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August 2011 Archive for Your Precious Land

RSS By: Mike Walsten, Pro Farmer

Mike Walsten has covered major business trends in agriculture for more than 40 years.

Illinois Farmland Posts 14% Leap First Half 2011

Aug 31, 2011

Mike Walsten

Farmland values across Illinois are up 14% in the first half of 2011 versus a year earlier, and the average value of excellent-quality farmland has reached the $10,000-per-acre milestone. That's according to a midyear "snapshot" survey of members of the Illinois Society of Professional Farm Managers and Rural Appraisers.

According to the survey, $8,500 is the new average for farmland rated as good quality, with $7,200 the new level for average-quality farmland and $5,800 the new average for fair-quality farmland. Excellent-quality land produces more than 190 bu. of corn per acre; good-quality land, 170 to 190 bu.; average quality, 150 to 170 bu.; and fair quality, below 150 bu. per acre.

Survey respondents said the volume of farmland offered for sale in the first half of the year was up slightly versus the first half of 2010. Most expect an increase in the number of properties offered for sale in the last half of the year. They also expect that prices paid for farmland will increase during the next 12 months. One-third expect prices will increase more than 5%, while 48% expect an increase of up to 5%. Only 6% of respondents expect prices to decline.

High commodity prices and low interest rates are most commonly cited as reasons for the rise in farmland values. In that regard, 58% expect corn prices to average between $6 and $7 per bushel for the 2011 crop. For soybeans, 56% expect prices to hover between $13 and $14 per bushel.

The "snapshot" survey supplements the Society's larger and more exhaustive survey efforts conducted at year-end, which highlight statewide farmland values and cash rents in detail.

Cash Rents

Respondents also indicate they expect 2012 cash rent levels to rise versus 2011 rates. For excellent-quality farmland, respondents say average cash rent was $329 per acre in 2011, with an average of $367 an acre expected for 2012. For good-quality land, $285 was the 2011 average, with $321 expected for 2012. For average-quality farmland. $241 was the 2011 average, with $269 expected for 2012. For fair-quality farmland, $190 was the 2011 average, with $214 expected for 2012.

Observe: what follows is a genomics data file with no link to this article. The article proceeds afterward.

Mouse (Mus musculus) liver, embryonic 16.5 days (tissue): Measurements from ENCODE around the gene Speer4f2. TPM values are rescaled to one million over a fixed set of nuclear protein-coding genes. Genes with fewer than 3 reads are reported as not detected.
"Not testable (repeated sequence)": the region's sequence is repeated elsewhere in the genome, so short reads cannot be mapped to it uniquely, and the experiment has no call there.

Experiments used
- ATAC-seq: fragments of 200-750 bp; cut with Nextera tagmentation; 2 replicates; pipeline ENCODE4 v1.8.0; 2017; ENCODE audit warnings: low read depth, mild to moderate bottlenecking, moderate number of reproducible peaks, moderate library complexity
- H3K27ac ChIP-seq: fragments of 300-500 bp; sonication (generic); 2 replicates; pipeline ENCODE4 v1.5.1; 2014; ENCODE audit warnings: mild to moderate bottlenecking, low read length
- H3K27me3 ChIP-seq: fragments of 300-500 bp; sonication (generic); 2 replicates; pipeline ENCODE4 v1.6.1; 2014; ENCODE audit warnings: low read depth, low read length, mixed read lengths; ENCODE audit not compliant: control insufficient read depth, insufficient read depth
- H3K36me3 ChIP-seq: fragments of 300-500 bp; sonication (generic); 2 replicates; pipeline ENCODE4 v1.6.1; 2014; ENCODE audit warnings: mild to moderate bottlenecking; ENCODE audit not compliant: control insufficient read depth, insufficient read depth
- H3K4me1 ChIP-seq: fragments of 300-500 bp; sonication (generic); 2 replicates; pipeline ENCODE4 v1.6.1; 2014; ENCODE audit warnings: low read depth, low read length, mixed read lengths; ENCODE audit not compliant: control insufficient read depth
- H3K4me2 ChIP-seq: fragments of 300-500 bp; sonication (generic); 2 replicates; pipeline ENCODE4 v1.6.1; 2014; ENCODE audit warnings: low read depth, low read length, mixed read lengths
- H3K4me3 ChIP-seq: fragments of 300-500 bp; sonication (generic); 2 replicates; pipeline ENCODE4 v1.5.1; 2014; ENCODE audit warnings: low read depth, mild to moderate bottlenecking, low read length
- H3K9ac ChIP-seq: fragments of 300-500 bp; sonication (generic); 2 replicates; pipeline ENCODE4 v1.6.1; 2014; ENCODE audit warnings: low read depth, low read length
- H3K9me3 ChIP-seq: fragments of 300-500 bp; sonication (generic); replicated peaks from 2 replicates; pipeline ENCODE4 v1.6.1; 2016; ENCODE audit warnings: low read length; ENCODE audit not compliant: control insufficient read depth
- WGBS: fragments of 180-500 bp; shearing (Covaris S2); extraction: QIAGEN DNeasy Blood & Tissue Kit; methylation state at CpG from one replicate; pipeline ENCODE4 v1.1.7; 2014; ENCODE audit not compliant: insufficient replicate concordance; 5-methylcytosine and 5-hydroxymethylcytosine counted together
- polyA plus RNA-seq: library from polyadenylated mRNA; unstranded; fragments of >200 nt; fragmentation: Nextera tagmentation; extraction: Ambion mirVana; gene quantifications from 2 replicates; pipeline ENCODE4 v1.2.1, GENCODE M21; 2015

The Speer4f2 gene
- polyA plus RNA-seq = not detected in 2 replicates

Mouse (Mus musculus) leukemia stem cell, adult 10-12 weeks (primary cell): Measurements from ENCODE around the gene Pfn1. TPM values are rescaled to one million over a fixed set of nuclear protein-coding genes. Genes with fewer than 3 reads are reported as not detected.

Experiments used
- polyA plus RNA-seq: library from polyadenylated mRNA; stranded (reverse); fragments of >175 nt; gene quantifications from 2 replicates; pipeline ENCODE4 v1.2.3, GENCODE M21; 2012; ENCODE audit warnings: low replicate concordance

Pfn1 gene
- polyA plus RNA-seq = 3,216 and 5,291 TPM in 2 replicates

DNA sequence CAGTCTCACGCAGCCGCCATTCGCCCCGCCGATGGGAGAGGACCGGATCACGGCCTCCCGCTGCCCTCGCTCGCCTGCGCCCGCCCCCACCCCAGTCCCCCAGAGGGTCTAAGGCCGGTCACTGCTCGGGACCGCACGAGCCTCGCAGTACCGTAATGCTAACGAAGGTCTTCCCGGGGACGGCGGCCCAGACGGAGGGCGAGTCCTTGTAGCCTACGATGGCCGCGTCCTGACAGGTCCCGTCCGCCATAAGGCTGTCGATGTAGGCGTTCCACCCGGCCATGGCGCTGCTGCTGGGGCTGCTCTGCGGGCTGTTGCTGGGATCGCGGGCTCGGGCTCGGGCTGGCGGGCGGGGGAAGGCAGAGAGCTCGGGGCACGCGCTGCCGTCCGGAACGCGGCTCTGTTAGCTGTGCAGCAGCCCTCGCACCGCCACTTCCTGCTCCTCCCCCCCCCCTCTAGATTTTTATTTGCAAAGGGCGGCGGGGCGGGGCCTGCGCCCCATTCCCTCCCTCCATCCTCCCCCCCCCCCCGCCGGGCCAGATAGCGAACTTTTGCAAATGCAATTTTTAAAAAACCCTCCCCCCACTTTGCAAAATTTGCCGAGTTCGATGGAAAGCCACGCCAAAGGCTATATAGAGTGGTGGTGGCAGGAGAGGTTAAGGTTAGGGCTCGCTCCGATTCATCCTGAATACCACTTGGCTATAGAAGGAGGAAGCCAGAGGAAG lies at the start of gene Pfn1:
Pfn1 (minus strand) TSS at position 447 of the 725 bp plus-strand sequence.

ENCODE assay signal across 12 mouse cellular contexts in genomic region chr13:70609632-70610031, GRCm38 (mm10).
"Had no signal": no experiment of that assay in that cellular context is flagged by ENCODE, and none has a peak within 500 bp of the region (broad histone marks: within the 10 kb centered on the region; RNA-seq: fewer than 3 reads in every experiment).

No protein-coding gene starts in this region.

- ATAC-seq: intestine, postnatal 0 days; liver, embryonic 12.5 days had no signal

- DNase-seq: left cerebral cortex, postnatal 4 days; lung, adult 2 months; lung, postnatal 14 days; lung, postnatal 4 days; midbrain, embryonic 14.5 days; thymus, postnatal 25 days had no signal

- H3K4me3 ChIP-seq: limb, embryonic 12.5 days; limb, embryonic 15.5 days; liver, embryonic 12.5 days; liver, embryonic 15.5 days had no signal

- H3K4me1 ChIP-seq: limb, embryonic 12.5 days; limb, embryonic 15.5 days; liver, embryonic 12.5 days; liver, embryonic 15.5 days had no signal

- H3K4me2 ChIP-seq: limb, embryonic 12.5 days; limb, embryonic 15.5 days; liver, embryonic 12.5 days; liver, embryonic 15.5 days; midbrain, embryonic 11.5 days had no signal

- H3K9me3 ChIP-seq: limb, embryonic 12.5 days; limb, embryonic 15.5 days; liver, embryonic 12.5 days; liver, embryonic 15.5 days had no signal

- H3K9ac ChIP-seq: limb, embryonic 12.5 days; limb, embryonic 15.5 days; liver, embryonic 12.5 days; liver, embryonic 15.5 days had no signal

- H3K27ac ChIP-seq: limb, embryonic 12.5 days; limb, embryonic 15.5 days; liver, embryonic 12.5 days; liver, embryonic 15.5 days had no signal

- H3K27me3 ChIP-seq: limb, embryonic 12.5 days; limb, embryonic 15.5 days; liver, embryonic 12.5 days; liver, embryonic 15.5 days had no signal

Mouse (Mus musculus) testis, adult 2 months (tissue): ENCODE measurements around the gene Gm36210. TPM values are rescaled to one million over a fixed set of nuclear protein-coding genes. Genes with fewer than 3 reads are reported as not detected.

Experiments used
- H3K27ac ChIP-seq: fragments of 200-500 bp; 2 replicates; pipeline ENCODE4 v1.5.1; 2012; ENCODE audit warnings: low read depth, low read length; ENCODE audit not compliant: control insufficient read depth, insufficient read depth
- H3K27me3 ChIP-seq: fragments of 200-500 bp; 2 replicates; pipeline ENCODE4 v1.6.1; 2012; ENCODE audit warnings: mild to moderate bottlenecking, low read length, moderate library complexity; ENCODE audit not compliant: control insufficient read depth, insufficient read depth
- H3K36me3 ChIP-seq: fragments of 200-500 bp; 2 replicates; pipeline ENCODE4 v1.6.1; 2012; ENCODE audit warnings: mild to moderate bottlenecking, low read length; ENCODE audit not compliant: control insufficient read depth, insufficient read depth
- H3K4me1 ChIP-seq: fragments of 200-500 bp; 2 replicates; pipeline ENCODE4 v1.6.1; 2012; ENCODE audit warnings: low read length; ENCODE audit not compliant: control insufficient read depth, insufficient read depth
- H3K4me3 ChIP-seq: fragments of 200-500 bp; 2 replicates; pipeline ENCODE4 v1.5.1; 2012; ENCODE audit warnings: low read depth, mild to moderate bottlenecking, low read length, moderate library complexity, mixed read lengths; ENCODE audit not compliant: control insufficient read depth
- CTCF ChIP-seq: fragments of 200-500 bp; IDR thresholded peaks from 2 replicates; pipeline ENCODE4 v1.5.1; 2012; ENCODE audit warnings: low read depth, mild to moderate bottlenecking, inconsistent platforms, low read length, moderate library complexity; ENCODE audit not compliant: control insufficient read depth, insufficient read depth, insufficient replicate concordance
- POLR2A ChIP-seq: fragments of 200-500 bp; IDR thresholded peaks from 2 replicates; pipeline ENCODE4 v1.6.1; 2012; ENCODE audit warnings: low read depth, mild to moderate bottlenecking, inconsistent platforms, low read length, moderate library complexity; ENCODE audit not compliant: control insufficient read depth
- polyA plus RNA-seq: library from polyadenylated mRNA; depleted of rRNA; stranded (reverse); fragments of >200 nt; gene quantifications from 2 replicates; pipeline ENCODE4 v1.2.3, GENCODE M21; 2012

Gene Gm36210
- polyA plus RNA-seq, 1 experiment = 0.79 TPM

If you are interested in seeing a copy of LandOwner, just drop me an email at landowner@profarmer.com or call 800-772-0023.

Texas Cropland Values Rise; Ranchland Values Slip; Impact from Drought Expected

Aug 30, 2011

Mike Walsten

Drought in Texas is beginning to have an impact on the value of farm and ranchland as gains in the value of cropland slow and the value of ranchland slips compared to a year earlier. That's according to a survey of the state's agricultural bankers conducted by the Federal Reserve Bank of Dallas. The bank said dryland cropland values rose 5.5% during the second quarter compared to a year earlier. Irrigated cropland is 11% higher than a year earlier. However, the value of Texas ranchland eased 0.9% compared to a year earlier.

On a quarter-versus-quarter basis, dryland cropland rose 2.9%, irrigated cropland rose 2.2% and ranchland slipped 2.3%.

Expected impacts from the drought had banker expectations for farm and ranch land values going forward thinking slightly less positive than in recent reports. Less than 10% of survey respondents anticipate an increase in values during the third quarter.

Click here for the full report.

If interested in seeing a copy of LandOwner, just drop me an email at landowner@profarmer.com or call 800-772-0023.

Central Corn Belt Farmland Posts 17% Annual Gain

Aug 18, 2011

Mike Walsten

The value of Central Corn Belt farmland rose 17% versus a year earlier, according to a survey conducted by the Federal Reserve Bank of Chicago. The bank serves the northern two-thirds of both Illinois and Indiana, all of Iowa, the lower peninsula of Michigan and southeastern Wisconsin. The survey found "good" agricultural land increased 4% during the second quarter versus the first quarter. Further, the survey found more than 60% of the 226 ag bankers responding thought farmland values would stabilize during the third quarter while about a third thought values would move higher.

On an annual basis, Indiana posted a 21% increased followed by a 20% gain in Iowa, 19% in Illinois, 12% in Michigan and 8% in Wisconsin. Click here for the full report.

If interested in seeing a copy of LandOwner, just drop me an email at landowner@profarmer.com or call 800-772-0023.

Now It's $14,350 Per Acre for Northwest Iowa Farmland!

Aug 15, 2011

Mike Walsten